groan, he stood. The scratches they left him with didn’t
sting nearly so much as the thought that the fairies were
gone for good.
slumped in his desk chair. Depression settled over him in a
sobering funk. He switched on the desk lamp. His algebra
homework had only two answers finished. What was he going to
do now? Anger and disappointment washed over him. He wanted
to punch something. How could he have been so stupid? Why
hadn’t he paid more attention or not lost his cell phone or
passed out in the bushes by the porch? A hundred little
things he could have, should have done to prevent this
tragedy crowded around him.
penetrated Lyle’s self pity. Sobbing. Someone was crying.
Is it me?
Lyle asked himself. He roused himself from thought. No, he
squeaking sobs came from the bowl of milk he’d left on the
other side of his computer.
over. Hiding behind the cereal bowl was the gimpy fairy from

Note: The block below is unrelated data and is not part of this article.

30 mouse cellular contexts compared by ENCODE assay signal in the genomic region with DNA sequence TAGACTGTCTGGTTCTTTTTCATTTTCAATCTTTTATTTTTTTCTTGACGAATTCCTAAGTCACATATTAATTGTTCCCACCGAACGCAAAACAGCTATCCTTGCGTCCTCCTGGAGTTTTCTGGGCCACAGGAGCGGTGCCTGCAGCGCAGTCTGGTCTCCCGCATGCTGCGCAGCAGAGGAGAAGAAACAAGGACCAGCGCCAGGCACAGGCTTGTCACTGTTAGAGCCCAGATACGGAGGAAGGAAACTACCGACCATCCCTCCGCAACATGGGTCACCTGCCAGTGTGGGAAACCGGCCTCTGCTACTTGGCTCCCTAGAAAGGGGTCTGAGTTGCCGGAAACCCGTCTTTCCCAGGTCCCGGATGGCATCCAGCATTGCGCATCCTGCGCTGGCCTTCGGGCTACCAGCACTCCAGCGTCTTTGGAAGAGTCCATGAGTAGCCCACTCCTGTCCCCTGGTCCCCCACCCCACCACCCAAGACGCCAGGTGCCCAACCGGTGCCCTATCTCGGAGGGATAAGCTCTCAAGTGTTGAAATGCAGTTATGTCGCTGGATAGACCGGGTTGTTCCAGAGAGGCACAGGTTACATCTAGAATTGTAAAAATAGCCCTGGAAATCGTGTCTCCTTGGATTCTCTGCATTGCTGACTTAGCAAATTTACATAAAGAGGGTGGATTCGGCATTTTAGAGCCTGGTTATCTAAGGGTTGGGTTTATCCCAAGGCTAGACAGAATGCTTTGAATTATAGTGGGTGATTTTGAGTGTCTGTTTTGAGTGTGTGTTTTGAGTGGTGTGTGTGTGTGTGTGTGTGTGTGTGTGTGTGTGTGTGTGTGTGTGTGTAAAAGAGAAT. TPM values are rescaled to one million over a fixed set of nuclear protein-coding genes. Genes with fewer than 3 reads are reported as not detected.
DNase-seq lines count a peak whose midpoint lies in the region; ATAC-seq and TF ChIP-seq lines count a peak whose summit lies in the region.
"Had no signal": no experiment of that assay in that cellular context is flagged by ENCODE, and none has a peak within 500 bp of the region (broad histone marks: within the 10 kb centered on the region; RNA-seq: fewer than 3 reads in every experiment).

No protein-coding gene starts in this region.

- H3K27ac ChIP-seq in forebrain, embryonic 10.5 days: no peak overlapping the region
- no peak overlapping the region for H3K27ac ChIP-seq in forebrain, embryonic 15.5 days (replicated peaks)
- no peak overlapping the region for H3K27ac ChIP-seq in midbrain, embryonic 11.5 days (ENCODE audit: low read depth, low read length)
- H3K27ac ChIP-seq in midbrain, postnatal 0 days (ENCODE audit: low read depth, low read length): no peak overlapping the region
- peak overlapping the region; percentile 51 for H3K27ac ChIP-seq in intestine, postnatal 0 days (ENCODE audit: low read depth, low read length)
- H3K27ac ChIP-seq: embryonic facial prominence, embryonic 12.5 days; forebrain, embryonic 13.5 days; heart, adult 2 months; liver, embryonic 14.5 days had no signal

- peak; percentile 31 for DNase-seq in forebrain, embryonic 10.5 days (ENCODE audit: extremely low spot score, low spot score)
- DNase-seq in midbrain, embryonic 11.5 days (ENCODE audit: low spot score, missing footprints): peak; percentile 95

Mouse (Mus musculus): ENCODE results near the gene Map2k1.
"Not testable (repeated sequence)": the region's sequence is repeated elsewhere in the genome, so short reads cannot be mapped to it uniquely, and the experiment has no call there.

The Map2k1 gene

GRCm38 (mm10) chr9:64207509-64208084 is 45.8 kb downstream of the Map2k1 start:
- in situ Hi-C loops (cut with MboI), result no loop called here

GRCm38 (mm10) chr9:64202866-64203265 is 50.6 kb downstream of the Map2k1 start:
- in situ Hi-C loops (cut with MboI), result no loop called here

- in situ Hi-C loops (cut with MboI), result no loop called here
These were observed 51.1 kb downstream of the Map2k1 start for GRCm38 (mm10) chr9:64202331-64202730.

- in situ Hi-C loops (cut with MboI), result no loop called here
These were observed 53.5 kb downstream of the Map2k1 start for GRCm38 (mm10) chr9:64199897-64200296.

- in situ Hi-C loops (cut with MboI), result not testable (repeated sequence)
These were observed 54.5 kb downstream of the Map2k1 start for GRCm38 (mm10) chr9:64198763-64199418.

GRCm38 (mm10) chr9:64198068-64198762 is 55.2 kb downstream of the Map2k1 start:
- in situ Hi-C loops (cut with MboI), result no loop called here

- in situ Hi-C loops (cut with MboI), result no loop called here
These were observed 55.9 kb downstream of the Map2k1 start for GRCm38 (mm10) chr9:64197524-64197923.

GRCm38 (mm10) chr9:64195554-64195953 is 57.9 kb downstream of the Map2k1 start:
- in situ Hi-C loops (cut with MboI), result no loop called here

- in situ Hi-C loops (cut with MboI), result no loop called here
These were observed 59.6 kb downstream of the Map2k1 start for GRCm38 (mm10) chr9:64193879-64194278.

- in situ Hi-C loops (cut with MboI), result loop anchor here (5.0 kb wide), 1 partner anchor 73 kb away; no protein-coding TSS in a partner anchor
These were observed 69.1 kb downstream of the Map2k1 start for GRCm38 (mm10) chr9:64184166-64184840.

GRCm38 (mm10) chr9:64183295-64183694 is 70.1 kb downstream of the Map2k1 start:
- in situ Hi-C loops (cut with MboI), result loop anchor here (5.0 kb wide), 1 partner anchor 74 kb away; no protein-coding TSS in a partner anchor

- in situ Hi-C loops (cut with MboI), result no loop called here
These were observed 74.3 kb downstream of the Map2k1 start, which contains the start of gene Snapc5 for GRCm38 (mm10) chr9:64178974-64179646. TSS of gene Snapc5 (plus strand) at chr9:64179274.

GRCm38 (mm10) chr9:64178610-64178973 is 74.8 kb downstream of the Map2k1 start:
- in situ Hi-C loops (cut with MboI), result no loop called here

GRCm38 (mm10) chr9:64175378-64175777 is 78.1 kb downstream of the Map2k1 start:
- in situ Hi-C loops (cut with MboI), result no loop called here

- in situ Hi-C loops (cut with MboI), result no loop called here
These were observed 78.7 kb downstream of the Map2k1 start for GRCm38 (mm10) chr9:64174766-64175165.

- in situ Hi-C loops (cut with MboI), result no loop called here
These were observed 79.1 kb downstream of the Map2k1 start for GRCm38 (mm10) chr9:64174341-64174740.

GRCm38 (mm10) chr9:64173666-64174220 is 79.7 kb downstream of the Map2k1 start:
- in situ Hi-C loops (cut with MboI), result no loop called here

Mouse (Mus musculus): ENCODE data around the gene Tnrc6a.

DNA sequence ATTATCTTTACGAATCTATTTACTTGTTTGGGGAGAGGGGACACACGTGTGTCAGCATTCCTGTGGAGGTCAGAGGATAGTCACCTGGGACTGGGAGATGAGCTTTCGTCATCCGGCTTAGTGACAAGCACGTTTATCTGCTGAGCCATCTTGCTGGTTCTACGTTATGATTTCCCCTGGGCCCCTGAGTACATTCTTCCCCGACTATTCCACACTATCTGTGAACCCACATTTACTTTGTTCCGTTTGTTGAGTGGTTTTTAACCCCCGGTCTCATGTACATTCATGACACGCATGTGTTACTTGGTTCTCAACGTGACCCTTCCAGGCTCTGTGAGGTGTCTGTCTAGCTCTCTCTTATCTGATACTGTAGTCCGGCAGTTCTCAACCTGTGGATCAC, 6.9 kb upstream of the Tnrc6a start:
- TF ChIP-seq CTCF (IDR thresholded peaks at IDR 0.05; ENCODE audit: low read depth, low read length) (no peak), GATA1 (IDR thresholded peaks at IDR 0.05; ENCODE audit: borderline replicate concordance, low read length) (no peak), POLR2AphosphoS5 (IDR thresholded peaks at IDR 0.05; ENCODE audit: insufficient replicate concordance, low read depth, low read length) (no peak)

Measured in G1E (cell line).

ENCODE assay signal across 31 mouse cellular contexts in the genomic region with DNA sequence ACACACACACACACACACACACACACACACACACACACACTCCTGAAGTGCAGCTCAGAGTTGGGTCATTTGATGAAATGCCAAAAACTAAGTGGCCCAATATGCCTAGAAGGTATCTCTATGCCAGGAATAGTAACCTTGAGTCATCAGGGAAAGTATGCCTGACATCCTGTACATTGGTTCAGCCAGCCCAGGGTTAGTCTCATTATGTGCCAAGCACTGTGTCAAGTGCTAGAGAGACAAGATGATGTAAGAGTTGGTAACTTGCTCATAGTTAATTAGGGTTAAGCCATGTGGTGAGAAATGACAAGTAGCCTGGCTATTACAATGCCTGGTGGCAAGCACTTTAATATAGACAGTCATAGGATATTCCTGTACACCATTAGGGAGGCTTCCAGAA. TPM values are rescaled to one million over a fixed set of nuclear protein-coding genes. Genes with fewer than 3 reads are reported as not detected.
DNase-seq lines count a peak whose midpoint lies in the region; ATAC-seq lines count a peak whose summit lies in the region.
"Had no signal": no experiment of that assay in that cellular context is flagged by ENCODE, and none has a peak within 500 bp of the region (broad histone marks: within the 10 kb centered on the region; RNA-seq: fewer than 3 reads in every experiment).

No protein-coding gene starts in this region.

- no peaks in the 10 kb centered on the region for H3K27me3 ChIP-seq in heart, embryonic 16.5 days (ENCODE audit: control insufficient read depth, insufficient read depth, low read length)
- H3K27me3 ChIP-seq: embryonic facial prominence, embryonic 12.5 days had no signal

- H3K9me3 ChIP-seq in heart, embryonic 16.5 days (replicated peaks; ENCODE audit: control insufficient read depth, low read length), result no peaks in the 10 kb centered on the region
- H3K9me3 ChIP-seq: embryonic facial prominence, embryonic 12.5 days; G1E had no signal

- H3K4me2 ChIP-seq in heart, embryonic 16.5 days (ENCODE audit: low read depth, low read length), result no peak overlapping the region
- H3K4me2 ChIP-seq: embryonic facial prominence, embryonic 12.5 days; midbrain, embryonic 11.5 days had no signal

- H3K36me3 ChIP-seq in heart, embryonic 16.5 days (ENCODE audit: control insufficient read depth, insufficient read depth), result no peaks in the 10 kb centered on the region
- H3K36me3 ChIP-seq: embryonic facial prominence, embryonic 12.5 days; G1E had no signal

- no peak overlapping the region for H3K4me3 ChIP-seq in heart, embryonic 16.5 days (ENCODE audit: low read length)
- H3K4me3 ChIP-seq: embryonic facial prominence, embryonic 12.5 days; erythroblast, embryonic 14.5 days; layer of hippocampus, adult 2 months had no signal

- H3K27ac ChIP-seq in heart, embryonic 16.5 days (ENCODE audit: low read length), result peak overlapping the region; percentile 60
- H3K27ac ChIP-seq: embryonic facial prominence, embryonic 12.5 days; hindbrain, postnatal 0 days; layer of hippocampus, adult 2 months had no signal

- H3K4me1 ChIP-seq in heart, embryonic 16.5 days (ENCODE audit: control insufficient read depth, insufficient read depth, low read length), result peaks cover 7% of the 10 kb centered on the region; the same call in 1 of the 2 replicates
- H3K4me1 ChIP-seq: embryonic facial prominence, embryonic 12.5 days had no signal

the video, the one the others had to carry around. The tiny,
malformed wings shook as it cried.
looked up. Lyle couldn’t tell if it was surprised or not.
One eye was droopy and the thorns on its wooden body made
its expression unreadable.
the fairy said. It used a shriveled hand to wipe its tears.
me, you great, big, stupid thing! Happy now?” The fairy
limped over to Lyle and glared up at him angrily.
bad,” Lyle said. “They’ll come back for you, right?”
lame. They only barely put up with me as it was.” The fairy
kicked the desktop with a spiny foot leaving a deep gouge in
Lyle scratched his head. “You can stay here.”
yeah,” Lyle blushed, a little ashamed of his self interest.
“All the milk you can drink,” he added.
have to do better than that!” The fairy spat. “I want a
warm, soft bed, plenty of milk, and the occasional shot of
grain alcohol or you can kiss my twisted bum good-bye.
Understand, you great, dumb thing?”
Lyle held out a finger. “No problem. Shake on it?”
fairy grumbled. Its small woody hand gripped Lyle’s finger
and they shook.